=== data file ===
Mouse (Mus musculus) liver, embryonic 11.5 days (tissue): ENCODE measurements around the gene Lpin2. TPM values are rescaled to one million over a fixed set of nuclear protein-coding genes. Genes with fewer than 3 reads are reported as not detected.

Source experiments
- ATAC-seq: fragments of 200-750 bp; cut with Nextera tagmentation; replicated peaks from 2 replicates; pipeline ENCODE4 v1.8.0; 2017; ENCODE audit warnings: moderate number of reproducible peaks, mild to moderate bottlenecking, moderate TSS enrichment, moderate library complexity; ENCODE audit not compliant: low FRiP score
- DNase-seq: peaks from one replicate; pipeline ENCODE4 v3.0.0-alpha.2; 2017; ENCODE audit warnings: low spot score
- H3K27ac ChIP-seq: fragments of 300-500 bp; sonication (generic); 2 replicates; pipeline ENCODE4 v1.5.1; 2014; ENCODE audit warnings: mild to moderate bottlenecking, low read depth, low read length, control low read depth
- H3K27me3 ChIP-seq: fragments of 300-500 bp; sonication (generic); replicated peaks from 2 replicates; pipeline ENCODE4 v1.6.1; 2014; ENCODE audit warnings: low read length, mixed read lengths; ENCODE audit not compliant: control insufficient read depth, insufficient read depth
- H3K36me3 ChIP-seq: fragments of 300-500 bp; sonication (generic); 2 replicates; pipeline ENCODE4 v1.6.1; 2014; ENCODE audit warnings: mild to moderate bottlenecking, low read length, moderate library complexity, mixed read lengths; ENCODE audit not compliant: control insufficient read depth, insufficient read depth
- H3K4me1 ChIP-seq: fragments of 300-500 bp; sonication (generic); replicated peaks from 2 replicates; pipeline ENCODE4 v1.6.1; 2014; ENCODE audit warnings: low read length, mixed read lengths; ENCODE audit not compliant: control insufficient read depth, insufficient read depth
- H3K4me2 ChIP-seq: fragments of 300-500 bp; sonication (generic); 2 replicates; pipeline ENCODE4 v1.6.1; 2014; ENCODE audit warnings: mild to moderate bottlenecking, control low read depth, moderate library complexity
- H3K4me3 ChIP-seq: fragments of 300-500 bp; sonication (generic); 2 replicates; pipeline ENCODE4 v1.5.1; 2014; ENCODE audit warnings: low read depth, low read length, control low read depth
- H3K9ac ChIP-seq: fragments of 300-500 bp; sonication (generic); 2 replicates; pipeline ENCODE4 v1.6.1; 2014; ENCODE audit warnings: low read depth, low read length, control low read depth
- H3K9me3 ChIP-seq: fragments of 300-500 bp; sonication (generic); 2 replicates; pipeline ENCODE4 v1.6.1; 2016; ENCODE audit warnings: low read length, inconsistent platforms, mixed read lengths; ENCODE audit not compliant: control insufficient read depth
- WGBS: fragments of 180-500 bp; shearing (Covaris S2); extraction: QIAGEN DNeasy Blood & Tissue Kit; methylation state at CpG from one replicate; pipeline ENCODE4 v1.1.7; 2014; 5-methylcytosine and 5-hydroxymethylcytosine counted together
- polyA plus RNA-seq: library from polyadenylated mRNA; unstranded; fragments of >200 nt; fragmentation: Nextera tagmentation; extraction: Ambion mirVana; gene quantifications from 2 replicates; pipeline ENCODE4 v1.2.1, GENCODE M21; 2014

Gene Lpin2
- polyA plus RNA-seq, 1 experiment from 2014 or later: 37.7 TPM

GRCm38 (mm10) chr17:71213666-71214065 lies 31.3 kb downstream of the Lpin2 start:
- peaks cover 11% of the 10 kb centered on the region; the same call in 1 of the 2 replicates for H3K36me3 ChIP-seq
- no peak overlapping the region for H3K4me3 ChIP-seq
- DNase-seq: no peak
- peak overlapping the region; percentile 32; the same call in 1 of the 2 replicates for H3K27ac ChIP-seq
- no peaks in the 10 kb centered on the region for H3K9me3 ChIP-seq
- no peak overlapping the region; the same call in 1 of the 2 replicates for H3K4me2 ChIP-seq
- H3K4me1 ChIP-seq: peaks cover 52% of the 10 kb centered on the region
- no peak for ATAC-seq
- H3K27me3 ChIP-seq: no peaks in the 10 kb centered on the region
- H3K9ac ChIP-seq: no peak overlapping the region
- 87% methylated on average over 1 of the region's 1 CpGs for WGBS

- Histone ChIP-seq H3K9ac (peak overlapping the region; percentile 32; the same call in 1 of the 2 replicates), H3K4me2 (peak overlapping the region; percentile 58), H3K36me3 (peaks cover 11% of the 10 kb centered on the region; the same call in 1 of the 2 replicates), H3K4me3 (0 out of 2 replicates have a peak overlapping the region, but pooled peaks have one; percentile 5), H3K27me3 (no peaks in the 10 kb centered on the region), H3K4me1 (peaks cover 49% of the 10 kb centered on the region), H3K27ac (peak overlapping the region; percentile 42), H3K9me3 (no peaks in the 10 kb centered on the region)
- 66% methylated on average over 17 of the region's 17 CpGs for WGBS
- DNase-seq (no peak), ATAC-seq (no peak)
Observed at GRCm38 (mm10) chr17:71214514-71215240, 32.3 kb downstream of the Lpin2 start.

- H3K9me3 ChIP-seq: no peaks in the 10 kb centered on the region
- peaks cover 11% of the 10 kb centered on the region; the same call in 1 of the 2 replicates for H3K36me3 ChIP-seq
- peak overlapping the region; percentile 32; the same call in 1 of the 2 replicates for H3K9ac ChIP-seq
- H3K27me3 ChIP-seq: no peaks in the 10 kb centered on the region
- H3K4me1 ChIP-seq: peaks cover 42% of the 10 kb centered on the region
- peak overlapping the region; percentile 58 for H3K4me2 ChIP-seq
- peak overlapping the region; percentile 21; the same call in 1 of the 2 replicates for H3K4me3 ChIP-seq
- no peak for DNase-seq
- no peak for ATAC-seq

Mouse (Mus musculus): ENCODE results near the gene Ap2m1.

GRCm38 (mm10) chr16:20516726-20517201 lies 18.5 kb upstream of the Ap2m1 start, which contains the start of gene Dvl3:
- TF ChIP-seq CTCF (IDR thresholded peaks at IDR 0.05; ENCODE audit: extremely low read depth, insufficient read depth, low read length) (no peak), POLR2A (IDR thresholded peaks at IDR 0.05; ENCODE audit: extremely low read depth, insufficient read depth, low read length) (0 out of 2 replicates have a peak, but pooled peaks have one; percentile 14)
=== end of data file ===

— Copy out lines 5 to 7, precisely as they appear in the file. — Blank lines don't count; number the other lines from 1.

- H3K27ac ChIP-seq: fragments of 300-500 bp; sonication (generic); 2 replicates; pipeline ENCODE4 v1.5.1; 2014; ENCODE audit warnings: mild to moderate bottlenecking, low read depth, low read length, control low read depth
- H3K27me3 ChIP-seq: fragments of 300-500 bp; sonication (generic); replicated peaks from 2 replicates; pipeline ENCODE4 v1.6.1; 2014; ENCODE audit warnings: low read length, mixed read lengths; ENCODE audit not compliant: control insufficient read depth, insufficient read depth
- H3K36me3 ChIP-seq: fragments of 300-500 bp; sonication (generic); 2 replicates; pipeline ENCODE4 v1.6.1; 2014; ENCODE audit warnings: mild to moderate bottlenecking, low read length, moderate library complexity, mixed read lengths; ENCODE audit not compliant: control insufficient read depth, insufficient read depth